Johann Gerhard (1582-1637) witness
In 1637 Johann Gerhard, a Lutheran theologian, died in Jena, Germany.
Born in 1583 in the German town of Quedlinburg, Gerhard felt the desire for an intense inner life from his childhood. In the spirit of Luther, he always remained attached to a theology that was more experiential than speculative. Weakened by chronic poor health, he became fascinated by the spiritual trends of his era and began to write about prayer and meditation, publishing his first works at the age of twenty-two.
After completing his theological studies in academies where scholastic theology had offered the predominant research methods, Gerhard wrote his Loci Theologici, an admirable "summa" of Lutheran orthodoxy, which was published in Jena in 1621. Under the influence of Johann Arndt, he went on to explore patristic and medieval spirituality. Rediscovering the Church fathers, Gerhard unearthed the principle of spiritual exegesis of Scripture. He developed and defended a mysticism of union with Christ, which he presented as the ultimate meaning of justification by faith.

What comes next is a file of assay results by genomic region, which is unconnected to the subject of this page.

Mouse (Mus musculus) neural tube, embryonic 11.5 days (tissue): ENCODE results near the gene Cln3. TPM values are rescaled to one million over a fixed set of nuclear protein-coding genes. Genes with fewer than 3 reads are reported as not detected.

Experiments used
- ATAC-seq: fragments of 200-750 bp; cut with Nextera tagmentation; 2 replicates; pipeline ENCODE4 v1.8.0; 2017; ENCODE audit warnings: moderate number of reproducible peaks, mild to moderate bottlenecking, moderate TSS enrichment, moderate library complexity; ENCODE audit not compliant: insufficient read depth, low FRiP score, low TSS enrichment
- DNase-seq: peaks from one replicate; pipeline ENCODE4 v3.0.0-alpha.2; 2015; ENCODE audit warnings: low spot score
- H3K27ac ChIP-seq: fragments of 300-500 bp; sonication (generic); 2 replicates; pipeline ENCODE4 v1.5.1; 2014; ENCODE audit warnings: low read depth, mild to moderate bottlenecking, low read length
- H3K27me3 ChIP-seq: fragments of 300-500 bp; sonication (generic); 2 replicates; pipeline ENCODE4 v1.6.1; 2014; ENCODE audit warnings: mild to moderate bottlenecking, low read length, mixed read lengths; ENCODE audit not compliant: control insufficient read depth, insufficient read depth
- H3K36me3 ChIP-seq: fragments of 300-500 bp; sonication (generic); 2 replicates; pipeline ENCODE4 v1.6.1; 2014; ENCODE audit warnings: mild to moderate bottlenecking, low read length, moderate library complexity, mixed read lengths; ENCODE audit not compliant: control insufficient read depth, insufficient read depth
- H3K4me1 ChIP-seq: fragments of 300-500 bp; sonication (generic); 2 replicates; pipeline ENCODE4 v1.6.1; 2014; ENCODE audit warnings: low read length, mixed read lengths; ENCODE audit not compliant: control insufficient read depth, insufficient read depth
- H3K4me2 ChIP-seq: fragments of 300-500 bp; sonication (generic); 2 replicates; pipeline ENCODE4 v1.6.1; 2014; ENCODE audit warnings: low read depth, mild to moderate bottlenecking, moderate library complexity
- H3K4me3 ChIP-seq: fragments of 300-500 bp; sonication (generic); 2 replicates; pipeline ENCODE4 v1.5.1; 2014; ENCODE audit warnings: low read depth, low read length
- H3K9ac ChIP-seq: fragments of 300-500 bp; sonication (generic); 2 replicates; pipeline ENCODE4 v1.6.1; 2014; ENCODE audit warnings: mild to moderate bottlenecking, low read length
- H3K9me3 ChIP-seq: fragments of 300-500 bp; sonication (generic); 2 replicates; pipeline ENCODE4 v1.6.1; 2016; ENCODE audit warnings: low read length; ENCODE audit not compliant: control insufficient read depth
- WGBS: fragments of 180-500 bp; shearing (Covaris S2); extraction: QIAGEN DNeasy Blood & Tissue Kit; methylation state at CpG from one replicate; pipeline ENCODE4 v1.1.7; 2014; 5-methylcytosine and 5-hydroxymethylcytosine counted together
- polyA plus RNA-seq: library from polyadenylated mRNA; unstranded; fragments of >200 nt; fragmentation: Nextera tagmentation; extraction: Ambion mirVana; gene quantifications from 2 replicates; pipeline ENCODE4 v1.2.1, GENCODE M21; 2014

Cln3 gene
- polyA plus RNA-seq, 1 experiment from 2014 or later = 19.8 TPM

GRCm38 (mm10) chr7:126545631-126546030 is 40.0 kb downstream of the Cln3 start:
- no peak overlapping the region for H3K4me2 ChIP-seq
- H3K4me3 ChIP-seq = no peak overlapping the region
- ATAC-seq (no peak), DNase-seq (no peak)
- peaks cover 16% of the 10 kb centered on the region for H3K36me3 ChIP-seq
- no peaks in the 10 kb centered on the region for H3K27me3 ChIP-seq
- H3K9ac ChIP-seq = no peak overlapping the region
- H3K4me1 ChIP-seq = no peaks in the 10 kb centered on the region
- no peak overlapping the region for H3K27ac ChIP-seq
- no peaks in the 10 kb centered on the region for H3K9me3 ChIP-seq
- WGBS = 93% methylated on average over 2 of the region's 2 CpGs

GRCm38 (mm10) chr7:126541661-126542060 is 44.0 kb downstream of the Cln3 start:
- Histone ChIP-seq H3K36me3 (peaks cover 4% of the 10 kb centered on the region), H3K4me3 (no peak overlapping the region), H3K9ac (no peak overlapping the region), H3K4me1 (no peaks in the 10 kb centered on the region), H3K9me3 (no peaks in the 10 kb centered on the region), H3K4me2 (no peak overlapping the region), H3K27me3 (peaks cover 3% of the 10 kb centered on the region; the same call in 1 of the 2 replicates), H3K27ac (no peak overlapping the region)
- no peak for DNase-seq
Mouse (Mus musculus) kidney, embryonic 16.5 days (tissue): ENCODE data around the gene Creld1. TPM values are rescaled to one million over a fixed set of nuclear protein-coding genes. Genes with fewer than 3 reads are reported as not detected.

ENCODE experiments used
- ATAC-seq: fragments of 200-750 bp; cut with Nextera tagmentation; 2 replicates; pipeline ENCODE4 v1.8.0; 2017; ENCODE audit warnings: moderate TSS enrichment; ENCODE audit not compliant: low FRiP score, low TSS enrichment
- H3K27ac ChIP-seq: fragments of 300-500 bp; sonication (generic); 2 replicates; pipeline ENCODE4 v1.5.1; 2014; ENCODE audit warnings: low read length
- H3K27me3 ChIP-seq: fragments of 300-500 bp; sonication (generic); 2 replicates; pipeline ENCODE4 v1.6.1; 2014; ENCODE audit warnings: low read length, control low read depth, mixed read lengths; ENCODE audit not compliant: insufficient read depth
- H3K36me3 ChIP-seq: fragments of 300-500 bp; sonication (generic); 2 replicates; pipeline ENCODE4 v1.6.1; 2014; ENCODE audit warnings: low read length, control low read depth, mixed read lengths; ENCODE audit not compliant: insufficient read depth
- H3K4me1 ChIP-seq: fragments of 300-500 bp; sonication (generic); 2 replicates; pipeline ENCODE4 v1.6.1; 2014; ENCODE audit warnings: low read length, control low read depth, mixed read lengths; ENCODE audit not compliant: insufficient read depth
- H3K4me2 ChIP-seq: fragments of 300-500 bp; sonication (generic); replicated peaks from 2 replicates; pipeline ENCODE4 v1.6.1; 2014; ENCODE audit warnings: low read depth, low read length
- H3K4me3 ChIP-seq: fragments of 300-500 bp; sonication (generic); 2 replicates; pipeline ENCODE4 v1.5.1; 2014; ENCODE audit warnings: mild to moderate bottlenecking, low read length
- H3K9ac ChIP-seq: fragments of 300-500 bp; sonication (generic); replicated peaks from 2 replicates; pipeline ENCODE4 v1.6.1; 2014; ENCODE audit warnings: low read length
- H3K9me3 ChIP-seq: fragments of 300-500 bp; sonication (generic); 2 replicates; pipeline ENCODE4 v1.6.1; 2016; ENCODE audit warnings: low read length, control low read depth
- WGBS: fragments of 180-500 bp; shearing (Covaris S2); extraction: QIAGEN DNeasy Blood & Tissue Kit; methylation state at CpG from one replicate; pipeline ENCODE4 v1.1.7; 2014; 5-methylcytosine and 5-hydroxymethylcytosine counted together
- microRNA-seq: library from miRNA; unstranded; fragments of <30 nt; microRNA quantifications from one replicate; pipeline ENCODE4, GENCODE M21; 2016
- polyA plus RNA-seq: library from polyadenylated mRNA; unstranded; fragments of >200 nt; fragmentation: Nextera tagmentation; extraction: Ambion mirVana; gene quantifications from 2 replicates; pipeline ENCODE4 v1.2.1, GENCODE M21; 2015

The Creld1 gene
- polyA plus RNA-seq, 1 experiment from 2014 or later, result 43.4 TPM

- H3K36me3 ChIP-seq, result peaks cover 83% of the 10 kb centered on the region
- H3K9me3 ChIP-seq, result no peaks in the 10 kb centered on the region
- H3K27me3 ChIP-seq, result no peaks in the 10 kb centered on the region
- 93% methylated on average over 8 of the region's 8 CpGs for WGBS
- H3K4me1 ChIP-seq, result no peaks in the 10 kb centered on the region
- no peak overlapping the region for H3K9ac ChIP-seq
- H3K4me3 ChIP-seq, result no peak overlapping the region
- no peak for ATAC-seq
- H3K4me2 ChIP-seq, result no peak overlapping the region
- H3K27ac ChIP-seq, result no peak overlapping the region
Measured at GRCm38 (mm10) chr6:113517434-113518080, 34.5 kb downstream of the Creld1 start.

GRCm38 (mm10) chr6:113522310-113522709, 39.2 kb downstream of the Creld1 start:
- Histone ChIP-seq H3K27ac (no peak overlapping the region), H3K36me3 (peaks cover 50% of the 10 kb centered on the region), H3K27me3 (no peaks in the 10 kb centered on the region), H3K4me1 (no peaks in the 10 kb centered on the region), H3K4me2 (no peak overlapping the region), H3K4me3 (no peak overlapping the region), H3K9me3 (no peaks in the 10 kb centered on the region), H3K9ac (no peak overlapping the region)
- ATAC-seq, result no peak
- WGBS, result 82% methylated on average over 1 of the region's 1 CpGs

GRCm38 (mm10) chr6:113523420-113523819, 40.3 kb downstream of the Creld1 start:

His work, marked by this meeting of faith's experiential, rational and contemplative dimensions, was read by many and has had a lasting influence on Lutheran theology.
THE CHURCHES REMEMBER...
COPTS AND ETHIOPIANS (11 misra/nahasse):
Moses (8th cent.), bishop of Awsim (Coptic Orthodox Church)
Johann Gerhard, theologian at Jena
Myron of Cyzicus (d. 250), martyr
ORTHODOX CHRISTIANS AND GREEK CATHOLICS:
Myron of Cyzicus, hieromartyr